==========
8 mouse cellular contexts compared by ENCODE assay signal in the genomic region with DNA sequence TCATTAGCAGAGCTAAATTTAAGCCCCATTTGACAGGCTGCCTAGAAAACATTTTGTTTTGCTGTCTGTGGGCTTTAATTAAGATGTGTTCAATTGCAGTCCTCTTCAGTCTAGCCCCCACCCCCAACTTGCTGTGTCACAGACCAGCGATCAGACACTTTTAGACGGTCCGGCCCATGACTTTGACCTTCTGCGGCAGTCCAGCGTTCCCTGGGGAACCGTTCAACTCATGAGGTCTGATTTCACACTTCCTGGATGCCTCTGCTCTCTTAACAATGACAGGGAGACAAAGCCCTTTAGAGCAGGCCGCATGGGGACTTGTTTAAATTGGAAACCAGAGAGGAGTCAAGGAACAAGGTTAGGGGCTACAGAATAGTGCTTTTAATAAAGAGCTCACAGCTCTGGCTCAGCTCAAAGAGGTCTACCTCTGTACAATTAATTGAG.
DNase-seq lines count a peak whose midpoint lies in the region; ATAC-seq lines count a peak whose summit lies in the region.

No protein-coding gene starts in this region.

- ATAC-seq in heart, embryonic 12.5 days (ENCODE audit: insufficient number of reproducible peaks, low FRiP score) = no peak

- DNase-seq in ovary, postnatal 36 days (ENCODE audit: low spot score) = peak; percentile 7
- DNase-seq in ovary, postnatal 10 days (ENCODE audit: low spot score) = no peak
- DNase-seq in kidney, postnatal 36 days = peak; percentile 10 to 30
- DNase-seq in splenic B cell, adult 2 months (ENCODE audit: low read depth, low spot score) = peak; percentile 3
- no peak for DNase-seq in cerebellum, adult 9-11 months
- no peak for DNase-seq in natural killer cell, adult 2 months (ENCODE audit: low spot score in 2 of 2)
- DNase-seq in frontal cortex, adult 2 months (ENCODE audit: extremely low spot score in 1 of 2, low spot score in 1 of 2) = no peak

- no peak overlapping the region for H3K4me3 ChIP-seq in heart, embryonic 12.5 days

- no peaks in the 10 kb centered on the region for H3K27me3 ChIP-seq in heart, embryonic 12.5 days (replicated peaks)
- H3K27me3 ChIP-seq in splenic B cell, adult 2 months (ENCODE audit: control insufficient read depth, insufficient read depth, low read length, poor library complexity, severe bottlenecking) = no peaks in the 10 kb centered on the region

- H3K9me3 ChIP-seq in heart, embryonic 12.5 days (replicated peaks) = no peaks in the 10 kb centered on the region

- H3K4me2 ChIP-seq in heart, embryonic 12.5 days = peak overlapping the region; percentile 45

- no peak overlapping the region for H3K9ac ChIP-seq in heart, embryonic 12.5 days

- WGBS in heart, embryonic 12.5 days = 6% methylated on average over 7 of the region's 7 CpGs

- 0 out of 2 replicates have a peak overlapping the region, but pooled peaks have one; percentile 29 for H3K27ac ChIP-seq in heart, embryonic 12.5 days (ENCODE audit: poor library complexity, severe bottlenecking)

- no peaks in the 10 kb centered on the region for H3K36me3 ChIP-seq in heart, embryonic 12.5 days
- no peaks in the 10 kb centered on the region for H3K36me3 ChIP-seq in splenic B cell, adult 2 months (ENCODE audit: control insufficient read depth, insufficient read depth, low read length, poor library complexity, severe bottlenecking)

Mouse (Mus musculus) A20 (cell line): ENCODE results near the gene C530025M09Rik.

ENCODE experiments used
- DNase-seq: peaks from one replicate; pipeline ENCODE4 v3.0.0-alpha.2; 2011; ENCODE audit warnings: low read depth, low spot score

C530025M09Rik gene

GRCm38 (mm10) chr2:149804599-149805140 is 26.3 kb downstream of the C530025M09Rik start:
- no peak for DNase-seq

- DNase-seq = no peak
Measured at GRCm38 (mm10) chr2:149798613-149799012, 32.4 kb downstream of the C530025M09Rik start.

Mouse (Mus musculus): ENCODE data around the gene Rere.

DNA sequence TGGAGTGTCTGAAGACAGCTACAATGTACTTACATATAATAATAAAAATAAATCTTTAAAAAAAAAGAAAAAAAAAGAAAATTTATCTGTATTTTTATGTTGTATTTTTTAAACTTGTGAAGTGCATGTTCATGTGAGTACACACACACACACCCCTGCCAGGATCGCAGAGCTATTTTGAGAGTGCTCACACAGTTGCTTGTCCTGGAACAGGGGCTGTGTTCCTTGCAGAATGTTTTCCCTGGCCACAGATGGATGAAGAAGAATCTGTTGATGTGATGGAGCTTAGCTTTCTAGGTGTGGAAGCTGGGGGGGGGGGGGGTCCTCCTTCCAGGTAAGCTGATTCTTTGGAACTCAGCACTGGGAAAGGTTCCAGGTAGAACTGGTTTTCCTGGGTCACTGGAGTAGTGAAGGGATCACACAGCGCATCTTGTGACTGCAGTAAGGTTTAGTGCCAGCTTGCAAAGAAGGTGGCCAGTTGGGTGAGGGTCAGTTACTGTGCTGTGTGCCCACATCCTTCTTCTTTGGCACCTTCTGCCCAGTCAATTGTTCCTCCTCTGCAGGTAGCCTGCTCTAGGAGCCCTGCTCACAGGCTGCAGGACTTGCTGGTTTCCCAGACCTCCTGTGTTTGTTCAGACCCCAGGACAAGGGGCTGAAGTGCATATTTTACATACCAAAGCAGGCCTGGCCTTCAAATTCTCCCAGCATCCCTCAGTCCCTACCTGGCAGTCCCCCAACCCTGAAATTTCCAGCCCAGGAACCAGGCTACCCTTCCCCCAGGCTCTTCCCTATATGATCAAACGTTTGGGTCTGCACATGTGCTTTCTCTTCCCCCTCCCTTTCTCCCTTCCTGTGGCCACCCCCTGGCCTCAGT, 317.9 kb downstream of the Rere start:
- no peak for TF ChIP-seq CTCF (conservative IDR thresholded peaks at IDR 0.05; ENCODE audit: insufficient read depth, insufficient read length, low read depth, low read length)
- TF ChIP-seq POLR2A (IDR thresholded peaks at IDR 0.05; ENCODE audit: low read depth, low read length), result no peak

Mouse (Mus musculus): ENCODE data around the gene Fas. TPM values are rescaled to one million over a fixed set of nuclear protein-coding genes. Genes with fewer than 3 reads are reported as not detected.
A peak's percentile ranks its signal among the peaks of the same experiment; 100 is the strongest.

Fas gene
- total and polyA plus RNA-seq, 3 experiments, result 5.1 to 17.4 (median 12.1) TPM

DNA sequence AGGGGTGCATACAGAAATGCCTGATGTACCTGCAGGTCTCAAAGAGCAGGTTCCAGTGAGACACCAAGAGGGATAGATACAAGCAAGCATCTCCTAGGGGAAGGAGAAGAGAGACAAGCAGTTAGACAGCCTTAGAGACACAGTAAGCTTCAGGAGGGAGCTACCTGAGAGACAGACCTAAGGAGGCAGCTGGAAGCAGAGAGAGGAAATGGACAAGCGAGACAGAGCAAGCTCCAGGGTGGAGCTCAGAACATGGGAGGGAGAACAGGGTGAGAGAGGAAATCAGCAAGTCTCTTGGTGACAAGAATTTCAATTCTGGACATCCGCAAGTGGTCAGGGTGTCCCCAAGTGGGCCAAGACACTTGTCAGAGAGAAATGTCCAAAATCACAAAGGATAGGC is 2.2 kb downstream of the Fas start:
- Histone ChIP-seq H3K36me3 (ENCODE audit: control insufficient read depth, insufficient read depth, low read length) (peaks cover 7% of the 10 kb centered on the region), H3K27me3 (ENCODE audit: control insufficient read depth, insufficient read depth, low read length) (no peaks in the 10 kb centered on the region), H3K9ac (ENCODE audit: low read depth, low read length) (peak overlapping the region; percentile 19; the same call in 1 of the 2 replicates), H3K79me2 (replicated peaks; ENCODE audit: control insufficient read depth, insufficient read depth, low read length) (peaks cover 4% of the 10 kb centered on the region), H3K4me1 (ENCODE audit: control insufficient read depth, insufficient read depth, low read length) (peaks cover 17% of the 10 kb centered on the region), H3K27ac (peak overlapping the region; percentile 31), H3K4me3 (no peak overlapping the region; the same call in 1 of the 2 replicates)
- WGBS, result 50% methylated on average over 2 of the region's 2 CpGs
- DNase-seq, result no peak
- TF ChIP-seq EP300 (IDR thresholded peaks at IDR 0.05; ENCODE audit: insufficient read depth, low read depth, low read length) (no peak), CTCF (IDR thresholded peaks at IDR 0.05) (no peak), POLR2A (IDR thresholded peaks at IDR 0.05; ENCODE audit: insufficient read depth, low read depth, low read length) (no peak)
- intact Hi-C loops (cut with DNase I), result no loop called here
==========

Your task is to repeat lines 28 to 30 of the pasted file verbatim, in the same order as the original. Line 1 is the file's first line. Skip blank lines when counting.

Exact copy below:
- DNase-seq = no peak
Measured at GRCm38 (mm10) chr2:149798613-149799012, 32.4 kb downstream of the C530025M09Rik start.

Mouse (Mus musculus): ENCODE data around the gene Rere.